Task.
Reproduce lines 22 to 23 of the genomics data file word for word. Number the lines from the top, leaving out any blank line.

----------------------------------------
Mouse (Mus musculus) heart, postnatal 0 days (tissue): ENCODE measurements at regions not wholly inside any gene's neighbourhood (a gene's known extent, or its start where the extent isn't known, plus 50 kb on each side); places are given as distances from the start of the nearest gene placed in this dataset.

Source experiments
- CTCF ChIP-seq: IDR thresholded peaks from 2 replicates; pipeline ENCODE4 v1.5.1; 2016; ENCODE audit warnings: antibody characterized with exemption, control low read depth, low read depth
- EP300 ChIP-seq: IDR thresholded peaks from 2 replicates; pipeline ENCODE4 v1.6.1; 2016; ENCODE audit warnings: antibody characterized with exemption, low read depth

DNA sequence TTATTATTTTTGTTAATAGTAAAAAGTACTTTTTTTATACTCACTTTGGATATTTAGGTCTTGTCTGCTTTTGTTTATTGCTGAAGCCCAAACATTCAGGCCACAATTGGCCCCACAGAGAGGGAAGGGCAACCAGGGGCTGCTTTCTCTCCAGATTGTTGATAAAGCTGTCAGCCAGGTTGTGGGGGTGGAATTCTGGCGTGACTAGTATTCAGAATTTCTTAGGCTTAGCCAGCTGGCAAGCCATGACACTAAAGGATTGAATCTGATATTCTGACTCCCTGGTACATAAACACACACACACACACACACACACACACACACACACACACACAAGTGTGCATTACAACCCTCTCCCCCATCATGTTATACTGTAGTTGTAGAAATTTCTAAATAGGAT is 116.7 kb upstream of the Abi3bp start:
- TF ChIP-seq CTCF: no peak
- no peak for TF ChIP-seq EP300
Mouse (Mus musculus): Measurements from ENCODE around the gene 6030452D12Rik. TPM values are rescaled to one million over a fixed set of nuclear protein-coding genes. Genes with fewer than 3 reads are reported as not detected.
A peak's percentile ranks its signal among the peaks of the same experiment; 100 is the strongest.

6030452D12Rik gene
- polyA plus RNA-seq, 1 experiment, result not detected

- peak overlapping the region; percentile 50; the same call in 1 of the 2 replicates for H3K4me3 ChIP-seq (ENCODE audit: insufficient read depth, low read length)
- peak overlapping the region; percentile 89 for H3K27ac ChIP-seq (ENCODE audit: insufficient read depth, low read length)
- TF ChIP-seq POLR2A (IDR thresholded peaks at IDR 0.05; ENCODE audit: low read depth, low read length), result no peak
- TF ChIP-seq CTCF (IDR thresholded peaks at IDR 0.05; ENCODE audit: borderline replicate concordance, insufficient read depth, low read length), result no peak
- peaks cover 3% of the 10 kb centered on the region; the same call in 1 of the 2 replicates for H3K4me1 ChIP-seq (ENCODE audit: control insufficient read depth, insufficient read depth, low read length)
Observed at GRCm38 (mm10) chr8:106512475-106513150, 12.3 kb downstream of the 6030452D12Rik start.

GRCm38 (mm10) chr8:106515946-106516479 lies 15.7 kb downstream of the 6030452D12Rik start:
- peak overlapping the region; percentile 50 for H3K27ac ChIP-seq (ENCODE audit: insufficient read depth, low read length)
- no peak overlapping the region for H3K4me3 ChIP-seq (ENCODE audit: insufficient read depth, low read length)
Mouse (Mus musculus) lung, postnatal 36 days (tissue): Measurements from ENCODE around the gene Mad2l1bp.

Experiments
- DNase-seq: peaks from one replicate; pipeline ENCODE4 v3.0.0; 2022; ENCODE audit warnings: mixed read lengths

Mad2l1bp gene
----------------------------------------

Experiments
- DNase-seq: peaks from one replicate; pipeline ENCODE4 v3.0.0; 2022; ENCODE audit warnings: mixed read lengths